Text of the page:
CFP – Tuning Speculation II (Toronto, 7-9 Nov. 2014)

Tuning Speculation II:  Auralneirics and imaginary networked futures

7-9 November, Toronto (Canada)

Organized by The Occulture (David Cecchetto, Marc Couroux, and Eldritch Priest)

Plenary Speakers: Frances Dyson, Nandita Biswas Mellamphy, and Dan Mellamphy

In the context of ubiquitous media not only is the sheer volume of data notable, but so too are the ways in which we encounter, interact with and articulate its abstract mass. This is particularly significant where contemporary social experiences are increasingly interpellated by a technical apparatus in a way that makes the former available only through the  invention and deployment of extra-sensory algorithms. The implication of technology in human activity (while always present) in this instance raises new challenges, for the algorithmically negotiated data-bloom of digital networks intensifies the problem of agency by distributing its expression across material and virtual domains that belong to both organic and inorganic systems, as well as actual and fictional entities.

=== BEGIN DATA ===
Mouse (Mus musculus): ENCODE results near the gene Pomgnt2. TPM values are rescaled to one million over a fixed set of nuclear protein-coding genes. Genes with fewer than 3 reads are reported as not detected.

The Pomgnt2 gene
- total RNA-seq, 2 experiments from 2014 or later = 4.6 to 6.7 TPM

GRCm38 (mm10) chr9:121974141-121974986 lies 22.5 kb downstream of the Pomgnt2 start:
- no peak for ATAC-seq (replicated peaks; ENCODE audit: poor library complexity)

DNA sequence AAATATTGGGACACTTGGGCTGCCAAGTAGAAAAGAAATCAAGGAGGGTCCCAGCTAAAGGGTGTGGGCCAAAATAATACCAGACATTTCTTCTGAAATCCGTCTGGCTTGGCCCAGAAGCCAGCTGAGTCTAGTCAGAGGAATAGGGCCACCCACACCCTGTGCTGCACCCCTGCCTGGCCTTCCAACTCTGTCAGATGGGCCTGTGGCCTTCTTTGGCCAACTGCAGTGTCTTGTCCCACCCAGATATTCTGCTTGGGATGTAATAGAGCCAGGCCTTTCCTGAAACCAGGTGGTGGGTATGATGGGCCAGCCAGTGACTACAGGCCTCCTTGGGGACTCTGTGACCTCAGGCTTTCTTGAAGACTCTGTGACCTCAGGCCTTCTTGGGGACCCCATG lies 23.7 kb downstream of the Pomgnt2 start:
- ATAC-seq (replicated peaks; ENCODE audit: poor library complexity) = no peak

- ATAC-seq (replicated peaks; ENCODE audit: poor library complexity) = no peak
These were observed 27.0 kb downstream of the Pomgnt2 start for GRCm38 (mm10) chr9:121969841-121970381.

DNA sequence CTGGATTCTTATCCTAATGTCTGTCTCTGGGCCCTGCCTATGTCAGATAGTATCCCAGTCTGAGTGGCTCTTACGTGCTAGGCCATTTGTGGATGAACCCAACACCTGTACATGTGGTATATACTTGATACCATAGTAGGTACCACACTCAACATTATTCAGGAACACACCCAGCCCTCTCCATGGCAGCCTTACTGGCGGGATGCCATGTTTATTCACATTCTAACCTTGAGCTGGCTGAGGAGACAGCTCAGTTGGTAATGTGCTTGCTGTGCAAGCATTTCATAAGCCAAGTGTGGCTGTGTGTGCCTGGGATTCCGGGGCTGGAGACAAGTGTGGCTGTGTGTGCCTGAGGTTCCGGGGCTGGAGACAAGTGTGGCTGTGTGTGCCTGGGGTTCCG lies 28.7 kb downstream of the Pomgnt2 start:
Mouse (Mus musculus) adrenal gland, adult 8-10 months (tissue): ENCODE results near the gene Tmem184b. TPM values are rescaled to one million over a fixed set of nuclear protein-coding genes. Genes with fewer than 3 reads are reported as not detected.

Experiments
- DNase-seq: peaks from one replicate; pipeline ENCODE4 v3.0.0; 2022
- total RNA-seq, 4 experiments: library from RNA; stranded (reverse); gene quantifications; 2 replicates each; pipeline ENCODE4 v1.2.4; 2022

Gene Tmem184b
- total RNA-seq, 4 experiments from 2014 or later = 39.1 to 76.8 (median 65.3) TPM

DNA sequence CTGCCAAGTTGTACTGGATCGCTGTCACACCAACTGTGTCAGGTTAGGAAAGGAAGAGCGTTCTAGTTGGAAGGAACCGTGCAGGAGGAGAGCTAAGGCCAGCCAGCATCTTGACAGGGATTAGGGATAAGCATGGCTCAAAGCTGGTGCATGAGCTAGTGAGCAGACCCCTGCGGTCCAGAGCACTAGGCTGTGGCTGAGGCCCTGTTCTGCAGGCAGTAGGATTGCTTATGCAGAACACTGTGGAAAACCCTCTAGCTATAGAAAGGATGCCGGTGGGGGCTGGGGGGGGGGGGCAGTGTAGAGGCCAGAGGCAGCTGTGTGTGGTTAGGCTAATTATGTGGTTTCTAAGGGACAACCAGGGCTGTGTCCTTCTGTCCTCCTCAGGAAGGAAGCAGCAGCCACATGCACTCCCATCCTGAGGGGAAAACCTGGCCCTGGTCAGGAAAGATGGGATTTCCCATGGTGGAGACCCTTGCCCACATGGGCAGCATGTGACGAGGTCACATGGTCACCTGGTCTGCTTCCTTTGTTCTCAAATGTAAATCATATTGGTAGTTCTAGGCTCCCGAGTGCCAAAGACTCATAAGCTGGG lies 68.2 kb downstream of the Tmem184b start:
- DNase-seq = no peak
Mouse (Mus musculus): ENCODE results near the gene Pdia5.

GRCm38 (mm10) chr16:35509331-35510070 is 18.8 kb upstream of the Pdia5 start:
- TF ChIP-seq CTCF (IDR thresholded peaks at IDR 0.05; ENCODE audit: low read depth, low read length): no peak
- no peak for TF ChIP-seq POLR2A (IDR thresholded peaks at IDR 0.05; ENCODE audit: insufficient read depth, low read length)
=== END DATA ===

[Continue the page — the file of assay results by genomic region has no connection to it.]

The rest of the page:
Building on last year’s meeting, this three-day workshop seeks to examine how aurally inflected mediations might address the complexities of agency and its relation to the counterfactual when one’s actions, feelings, thoughts, competences, desires, failures, and daydreams are implicated in the self-adjusting operation of nonlinear networks. For instance, we are interested in the ways that aurality conjures alternative sensitivities to data flows and rhythms of change that allow for both increased agency in existing networked settings but also for the envisaging and summoning of new vectors of agency itself. While several approaches can catalyze such speculations, we propose to concentrate on sounding art—broadly understood—in order to leverage the fated semiotic parasitism, differential production, relational expression, and perceived multiplicity that informs such practices. However, alongside such concentrating we also welcome various reflections on sono-distractions, phonochaosmosis, rhythmanalysis, harmelodic-prescience, audio pragmètics, chronoportation, h/Hypermusic and other invocations of impossible and/or imaginary networked aural futures.


Please send an abstract (maximum 250 words) and bio to no later than 31 July 2014. Notification of acceptance will be given no later than mid-August.

We gratefully acknowledge the generous support of York University’s Faculty of Liberal Arts & Professional Studies, the Department of Humanities at York University, and the Social Sciences and Humanities Research Council of Canada.